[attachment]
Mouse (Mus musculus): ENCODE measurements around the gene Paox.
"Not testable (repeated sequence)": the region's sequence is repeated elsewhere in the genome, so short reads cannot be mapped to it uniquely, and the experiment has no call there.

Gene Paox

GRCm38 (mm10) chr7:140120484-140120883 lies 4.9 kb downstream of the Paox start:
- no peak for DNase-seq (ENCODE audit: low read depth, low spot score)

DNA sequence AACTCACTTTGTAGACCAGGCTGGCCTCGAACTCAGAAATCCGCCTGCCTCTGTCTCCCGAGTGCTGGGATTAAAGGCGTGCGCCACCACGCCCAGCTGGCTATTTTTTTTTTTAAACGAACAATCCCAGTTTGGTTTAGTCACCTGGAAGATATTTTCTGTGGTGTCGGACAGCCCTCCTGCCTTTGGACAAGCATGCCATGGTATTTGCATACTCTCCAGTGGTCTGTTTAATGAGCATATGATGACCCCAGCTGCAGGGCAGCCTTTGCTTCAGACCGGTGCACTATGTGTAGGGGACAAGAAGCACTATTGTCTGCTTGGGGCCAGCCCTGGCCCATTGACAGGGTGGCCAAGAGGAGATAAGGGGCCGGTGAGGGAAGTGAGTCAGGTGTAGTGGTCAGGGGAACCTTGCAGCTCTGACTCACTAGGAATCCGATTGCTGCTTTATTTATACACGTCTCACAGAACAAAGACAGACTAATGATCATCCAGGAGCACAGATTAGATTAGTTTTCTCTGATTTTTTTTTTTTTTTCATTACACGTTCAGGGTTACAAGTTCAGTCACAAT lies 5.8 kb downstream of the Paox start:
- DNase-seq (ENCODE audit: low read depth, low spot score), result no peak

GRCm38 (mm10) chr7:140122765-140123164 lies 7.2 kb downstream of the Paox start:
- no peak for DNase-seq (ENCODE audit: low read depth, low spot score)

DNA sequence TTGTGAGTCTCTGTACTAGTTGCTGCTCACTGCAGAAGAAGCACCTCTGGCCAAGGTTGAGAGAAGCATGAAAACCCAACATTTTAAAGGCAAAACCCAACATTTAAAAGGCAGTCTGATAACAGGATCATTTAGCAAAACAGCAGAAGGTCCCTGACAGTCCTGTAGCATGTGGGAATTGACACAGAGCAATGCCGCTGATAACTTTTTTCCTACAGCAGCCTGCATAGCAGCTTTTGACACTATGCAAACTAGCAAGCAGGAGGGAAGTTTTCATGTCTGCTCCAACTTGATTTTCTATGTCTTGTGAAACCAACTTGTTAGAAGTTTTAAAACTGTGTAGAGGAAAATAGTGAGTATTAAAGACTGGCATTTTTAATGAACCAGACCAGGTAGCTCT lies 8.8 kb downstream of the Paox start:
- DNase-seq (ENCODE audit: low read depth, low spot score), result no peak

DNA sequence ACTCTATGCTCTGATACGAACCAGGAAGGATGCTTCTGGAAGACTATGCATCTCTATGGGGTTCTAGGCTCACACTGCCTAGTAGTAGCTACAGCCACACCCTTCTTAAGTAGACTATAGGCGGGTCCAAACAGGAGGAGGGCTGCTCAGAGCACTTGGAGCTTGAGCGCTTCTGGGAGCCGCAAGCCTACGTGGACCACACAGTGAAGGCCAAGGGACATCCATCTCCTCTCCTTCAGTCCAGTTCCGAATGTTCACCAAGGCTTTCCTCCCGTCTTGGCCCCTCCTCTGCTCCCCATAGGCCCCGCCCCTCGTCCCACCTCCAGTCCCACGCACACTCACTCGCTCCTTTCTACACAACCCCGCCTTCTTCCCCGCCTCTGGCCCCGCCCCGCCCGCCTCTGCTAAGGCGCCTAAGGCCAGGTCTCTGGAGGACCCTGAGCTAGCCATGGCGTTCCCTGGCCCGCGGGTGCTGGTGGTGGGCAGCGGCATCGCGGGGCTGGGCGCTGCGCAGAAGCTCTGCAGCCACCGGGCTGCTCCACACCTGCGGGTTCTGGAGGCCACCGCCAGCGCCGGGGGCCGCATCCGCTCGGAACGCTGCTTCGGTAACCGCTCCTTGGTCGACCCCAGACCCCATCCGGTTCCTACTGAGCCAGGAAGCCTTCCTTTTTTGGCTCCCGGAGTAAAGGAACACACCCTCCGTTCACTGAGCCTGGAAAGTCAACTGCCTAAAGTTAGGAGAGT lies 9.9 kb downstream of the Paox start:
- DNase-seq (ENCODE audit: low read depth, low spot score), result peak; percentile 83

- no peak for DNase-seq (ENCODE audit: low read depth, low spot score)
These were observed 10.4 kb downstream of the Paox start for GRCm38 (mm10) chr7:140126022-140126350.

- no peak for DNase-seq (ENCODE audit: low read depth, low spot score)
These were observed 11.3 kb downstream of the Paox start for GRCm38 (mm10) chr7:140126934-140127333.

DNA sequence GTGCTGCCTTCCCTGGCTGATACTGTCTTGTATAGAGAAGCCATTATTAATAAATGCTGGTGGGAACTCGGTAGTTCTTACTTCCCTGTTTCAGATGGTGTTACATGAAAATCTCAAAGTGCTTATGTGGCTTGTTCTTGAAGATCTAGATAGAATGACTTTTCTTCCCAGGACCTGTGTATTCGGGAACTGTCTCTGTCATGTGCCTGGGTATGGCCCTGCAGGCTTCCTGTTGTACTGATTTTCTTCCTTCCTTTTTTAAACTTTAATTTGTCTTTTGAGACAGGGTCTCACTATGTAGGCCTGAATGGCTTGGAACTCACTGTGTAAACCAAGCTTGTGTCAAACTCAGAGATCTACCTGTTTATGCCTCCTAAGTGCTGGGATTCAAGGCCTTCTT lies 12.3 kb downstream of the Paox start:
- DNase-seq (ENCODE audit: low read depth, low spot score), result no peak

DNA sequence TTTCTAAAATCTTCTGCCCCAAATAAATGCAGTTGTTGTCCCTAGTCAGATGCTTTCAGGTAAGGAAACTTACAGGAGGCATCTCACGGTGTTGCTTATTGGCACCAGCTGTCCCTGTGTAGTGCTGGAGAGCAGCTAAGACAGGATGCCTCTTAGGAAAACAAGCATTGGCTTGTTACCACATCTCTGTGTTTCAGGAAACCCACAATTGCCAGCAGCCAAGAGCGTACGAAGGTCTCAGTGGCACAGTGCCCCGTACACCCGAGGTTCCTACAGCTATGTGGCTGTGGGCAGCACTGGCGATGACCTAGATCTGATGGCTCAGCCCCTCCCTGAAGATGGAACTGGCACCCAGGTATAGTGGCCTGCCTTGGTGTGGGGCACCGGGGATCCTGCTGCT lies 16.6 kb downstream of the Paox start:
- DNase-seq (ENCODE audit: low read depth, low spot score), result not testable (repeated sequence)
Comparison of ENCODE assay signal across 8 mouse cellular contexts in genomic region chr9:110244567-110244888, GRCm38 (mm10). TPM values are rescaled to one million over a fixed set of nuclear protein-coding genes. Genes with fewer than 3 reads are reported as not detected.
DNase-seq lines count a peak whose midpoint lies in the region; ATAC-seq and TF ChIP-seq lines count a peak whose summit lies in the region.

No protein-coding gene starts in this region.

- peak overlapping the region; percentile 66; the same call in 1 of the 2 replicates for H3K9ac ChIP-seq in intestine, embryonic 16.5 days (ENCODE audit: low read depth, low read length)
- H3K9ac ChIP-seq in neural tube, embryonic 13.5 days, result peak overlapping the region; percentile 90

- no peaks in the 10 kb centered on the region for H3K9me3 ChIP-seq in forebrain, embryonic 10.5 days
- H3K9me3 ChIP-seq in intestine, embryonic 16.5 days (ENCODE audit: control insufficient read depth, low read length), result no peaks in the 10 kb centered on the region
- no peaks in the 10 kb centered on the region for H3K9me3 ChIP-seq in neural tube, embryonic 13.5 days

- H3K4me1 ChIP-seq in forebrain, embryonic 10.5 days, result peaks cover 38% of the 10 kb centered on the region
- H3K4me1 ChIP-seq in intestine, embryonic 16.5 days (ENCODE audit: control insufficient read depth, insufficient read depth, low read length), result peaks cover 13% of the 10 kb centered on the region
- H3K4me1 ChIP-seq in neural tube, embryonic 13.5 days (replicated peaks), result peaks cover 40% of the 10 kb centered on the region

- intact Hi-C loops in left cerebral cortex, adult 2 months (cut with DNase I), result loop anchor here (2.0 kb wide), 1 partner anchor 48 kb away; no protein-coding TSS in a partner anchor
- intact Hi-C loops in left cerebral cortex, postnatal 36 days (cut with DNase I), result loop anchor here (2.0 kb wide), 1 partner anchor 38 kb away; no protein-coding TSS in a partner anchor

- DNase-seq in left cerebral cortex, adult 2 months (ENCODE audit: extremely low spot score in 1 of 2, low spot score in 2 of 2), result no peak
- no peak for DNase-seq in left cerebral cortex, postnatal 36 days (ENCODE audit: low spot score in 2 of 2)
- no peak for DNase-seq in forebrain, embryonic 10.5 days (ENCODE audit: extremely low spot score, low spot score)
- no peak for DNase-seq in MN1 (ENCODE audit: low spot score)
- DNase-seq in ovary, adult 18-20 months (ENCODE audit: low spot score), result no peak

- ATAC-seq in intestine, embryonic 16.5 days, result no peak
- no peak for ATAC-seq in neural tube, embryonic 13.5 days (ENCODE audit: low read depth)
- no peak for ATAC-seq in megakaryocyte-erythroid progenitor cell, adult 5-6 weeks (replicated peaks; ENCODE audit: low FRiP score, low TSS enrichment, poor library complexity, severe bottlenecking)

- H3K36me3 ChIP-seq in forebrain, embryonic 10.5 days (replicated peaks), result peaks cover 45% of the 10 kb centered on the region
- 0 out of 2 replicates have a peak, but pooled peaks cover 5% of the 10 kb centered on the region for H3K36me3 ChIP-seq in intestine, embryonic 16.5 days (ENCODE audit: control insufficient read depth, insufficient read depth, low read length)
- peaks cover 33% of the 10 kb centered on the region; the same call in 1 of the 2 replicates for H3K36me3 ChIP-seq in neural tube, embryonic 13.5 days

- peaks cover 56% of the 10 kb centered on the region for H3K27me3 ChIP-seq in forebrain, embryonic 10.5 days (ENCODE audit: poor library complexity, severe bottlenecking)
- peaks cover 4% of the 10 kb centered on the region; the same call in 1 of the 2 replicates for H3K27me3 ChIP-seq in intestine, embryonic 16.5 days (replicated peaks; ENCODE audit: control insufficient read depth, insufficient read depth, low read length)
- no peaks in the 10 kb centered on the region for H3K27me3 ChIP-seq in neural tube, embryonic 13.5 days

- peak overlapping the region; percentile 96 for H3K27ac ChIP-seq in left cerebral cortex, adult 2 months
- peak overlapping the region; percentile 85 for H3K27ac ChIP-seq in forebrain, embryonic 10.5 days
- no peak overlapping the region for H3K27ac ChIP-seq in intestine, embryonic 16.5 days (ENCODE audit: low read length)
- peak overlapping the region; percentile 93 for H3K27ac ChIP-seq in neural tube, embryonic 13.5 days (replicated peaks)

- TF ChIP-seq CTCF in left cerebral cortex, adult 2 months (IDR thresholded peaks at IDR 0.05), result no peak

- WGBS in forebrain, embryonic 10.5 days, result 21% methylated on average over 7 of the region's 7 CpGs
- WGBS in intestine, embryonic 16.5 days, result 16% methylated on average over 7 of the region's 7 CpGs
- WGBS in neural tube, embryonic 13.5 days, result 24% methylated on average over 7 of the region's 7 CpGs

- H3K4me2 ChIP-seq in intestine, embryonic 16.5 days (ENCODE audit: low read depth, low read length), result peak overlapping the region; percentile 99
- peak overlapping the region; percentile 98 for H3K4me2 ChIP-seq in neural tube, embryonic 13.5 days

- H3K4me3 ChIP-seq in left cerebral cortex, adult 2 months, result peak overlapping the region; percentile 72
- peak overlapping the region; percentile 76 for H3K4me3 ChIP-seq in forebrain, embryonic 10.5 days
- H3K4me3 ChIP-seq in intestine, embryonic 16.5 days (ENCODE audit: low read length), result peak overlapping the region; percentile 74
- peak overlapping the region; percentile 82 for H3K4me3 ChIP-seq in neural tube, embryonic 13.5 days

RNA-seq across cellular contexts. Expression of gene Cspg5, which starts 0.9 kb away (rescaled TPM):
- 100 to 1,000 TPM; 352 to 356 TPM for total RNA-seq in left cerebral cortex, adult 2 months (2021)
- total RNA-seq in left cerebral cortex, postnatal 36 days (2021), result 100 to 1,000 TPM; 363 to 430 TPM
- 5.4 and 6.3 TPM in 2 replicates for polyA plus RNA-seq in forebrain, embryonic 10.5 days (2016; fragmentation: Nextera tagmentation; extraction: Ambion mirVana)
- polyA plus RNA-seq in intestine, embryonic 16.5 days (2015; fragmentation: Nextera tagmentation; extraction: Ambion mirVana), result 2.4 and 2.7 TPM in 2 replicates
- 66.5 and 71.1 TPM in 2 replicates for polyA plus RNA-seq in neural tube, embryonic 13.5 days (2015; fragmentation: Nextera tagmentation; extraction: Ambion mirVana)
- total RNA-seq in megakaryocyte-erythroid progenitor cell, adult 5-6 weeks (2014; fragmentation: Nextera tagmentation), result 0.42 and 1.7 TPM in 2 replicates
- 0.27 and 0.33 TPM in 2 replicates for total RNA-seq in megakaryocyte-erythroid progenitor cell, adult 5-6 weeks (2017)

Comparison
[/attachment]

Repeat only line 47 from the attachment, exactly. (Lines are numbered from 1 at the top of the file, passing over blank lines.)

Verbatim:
- peaks cover 4% of the 10 kb centered on the region; the same call in 1 of the 2 replicates for H3K27me3 ChIP-seq in intestine, embryonic 16.5 days (replicated peaks; ENCODE audit: control insufficient read depth, insufficient read depth, low read length)